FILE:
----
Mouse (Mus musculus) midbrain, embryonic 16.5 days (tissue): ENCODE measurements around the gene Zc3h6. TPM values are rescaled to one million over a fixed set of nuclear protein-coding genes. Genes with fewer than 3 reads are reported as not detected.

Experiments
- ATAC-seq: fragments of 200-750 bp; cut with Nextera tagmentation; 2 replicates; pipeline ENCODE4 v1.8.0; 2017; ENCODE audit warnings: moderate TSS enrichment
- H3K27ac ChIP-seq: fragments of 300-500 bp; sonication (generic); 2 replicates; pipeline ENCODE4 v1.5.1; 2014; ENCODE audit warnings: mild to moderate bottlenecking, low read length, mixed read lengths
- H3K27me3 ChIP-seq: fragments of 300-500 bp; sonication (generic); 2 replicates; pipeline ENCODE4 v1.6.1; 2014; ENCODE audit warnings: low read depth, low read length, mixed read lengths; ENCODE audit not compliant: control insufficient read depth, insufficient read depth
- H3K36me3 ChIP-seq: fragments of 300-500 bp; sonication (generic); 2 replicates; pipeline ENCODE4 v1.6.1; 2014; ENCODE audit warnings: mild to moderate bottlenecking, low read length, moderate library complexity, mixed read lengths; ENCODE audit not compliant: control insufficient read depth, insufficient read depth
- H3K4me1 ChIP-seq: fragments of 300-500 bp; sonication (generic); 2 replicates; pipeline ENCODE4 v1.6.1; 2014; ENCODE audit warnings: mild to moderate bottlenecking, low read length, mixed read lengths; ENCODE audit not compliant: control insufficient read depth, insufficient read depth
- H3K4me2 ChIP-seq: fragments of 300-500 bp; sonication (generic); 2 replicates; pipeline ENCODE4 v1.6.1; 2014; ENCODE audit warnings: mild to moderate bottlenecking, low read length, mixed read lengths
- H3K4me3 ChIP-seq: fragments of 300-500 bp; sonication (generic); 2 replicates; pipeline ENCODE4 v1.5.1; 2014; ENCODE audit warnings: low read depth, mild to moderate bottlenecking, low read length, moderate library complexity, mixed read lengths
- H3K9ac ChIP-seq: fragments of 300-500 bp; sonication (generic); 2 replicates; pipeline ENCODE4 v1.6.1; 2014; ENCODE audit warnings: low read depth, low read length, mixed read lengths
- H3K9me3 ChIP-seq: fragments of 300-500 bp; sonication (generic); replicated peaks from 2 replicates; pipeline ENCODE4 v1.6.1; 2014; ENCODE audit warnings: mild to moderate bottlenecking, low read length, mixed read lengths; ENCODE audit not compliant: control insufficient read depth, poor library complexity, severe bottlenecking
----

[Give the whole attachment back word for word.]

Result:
Mouse (Mus musculus) midbrain, embryonic 16.5 days (tissue): ENCODE measurements around the gene Zc3h6. TPM values are rescaled to one million over a fixed set of nuclear protein-coding genes. Genes with fewer than 3 reads are reported as not detected.

Experiments
- ATAC-seq: fragments of 200-750 bp; cut with Nextera tagmentation; 2 replicates; pipeline ENCODE4 v1.8.0; 2017; ENCODE audit warnings: moderate TSS enrichment
- H3K27ac ChIP-seq: fragments of 300-500 bp; sonication (generic); 2 replicates; pipeline ENCODE4 v1.5.1; 2014; ENCODE audit warnings: mild to moderate bottlenecking, low read length, mixed read lengths
- H3K27me3 ChIP-seq: fragments of 300-500 bp; sonication (generic); 2 replicates; pipeline ENCODE4 v1.6.1; 2014; ENCODE audit warnings: low read depth, low read length, mixed read lengths; ENCODE audit not compliant: control insufficient read depth, insufficient read depth
- H3K36me3 ChIP-seq: fragments of 300-500 bp; sonication (generic); 2 replicates; pipeline ENCODE4 v1.6.1; 2014; ENCODE audit warnings: mild to moderate bottlenecking, low read length, moderate library complexity, mixed read lengths; ENCODE audit not compliant: control insufficient read depth, insufficient read depth
- H3K4me1 ChIP-seq: fragments of 300-500 bp; sonication (generic); 2 replicates; pipeline ENCODE4 v1.6.1; 2014; ENCODE audit warnings: mild to moderate bottlenecking, low read length, mixed read lengths; ENCODE audit not compliant: control insufficient read depth, insufficient read depth
- H3K4me2 ChIP-seq: fragments of 300-500 bp; sonication (generic); 2 replicates; pipeline ENCODE4 v1.6.1; 2014; ENCODE audit warnings: mild to moderate bottlenecking, low read length, mixed read lengths
- H3K4me3 ChIP-seq: fragments of 300-500 bp; sonication (generic); 2 replicates; pipeline ENCODE4 v1.5.1; 2014; ENCODE audit warnings: low read depth, mild to moderate bottlenecking, low read length, moderate library complexity, mixed read lengths
- H3K9ac ChIP-seq: fragments of 300-500 bp; sonication (generic); 2 replicates; pipeline ENCODE4 v1.6.1; 2014; ENCODE audit warnings: low read depth, low read length, mixed read lengths
- H3K9me3 ChIP-seq: fragments of 300-500 bp; sonication (generic); replicated peaks from 2 replicates; pipeline ENCODE4 v1.6.1; 2014; ENCODE audit warnings: mild to moderate bottlenecking, low read length, mixed read lengths; ENCODE audit not compliant: control insufficient read depth, poor library complexity, severe bottlenecking